A delegation of Pakistani Ulema, led by Mufti Taqi Usmani, is in Kabul for talks with the representatives of the banned Tehreek-e-Taliban Pakistan (TTP) as part of efforts to push for a peace deal.
The Ulema delegation will not only hold meetings with TTP representatives but also with the Afghan Taliban government officials in order to take the process forward.
Efforts to strike a peace deal with the TTP started in October last year when the Afghan Taliban offered to use their good offices to seek a political solution to the problem.
Initially the talks led to a one-month ceasefire but the process could not move forward after both sides accused the other of not honouring the commitments. After that the TTP resumed terrorist attacks, targeting the Pakistani security forces.
In April, following the spate of cross-border terrorist attacks by the TTP, Pakistan reportedly carried out air strikes across the border targeting the outfit’s hideouts. Pakistani authorities also conveyed a stern message to the Afghan Taliban that the country would no longer tolerate TTP attacks.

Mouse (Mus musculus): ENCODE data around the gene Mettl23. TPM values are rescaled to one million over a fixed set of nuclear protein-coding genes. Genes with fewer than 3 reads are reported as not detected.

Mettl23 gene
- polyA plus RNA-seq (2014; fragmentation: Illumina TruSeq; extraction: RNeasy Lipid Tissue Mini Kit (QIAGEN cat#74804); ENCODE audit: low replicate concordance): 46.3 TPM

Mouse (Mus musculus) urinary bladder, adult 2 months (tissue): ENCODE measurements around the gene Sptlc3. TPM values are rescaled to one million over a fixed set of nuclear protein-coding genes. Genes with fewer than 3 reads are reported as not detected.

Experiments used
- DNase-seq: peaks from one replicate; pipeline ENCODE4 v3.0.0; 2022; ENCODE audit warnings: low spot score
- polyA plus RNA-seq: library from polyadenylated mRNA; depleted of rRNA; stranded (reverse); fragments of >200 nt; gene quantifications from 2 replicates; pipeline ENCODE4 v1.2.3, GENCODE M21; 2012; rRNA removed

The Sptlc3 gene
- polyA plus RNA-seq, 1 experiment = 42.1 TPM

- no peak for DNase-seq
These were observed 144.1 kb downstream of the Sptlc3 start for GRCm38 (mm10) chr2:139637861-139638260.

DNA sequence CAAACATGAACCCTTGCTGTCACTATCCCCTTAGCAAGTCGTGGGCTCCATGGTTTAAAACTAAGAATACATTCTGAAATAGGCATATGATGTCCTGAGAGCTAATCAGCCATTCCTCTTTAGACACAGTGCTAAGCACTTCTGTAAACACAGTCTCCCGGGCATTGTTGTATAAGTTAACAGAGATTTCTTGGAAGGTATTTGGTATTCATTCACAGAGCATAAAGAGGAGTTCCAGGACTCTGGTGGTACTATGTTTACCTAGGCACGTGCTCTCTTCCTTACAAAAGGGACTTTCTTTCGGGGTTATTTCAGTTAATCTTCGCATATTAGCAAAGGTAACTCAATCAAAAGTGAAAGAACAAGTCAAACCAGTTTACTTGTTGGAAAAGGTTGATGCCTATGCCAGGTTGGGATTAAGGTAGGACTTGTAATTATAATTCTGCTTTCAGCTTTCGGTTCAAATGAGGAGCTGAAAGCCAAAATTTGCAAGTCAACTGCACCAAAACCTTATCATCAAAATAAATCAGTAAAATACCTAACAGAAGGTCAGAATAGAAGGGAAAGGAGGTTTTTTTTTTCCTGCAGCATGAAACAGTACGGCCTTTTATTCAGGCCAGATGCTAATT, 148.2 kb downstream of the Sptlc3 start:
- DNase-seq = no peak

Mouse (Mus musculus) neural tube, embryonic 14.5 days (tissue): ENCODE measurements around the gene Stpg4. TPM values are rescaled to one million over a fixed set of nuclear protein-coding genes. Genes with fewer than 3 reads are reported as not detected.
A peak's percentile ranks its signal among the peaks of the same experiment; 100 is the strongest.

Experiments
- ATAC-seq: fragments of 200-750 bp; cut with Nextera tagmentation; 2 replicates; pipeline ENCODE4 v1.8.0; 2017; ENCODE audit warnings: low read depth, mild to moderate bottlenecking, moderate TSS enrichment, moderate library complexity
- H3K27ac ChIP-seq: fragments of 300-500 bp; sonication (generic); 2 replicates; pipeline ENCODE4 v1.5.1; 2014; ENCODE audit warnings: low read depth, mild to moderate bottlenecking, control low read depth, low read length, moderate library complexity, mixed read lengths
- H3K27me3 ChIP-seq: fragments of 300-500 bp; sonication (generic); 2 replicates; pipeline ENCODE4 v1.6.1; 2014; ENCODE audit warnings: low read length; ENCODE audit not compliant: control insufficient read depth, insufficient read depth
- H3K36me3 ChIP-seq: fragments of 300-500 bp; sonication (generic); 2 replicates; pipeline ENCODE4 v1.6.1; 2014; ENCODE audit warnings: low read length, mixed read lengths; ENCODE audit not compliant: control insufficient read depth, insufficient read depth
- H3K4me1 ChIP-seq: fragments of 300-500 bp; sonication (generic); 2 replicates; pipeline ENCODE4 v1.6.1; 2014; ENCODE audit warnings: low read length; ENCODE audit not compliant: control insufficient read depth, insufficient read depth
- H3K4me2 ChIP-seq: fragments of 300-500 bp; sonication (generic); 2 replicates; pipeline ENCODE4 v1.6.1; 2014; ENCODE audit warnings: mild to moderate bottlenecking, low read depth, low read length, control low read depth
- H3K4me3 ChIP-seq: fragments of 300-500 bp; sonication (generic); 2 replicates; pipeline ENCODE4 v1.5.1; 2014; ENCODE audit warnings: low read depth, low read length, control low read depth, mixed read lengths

Also read: PCNS unanimously agrees to continue talks with TTP
After that the Afghan Taliban once again brought the TTP to the negotiating table. Following a series of meetings between Pakistani officials and the TTP leadership, the group finally agreed to a ceasefire for an indefinite period.
Subsequently, a Pakistani tribal Jirga, comprising politicians and other notables from the erstwhile tribal areas, visited and exchanged different proposals with the TTP. The key demands put forward by the TTP include reversal of FATA merger, allowing TTP to retain arms and amnesty for their members.
While Pakistan released some TTP prisoners and quietly gave presidential pardon to a couple of their senior commanders, it refused to accept the demand of reversal of FATA merger.
The country’s military leadership earlier this month gave an in-camera briefing to the members of parliament where they defended the talks with TTP. The parliamentarians were told that Pakistan had to seek a peace deal with the TTP in order to avoid its fighters joining the Daesh terrorist outfit.
Other than an indefinite ceasefire announced by the TTP and the release of some prisoners by Pakistan, there has, so far, been no tangible progress on some of the contentious issues.
Also read: Peace talks to pre-empt ‘TTP-Da’ish nexus’
During the visit, the Pakistani Ulema are expected to use their good offices and influence over the TTP for a negotiated deal. But chances of any major breakthrough are slim as the TTP believes that the 2018 religious decree issued by Pakistani Ulema, calling suicide attacks un-Islamic, was primarily against the group.
Nevertheless, the visit of the Ulema is seen as a step in the right direction.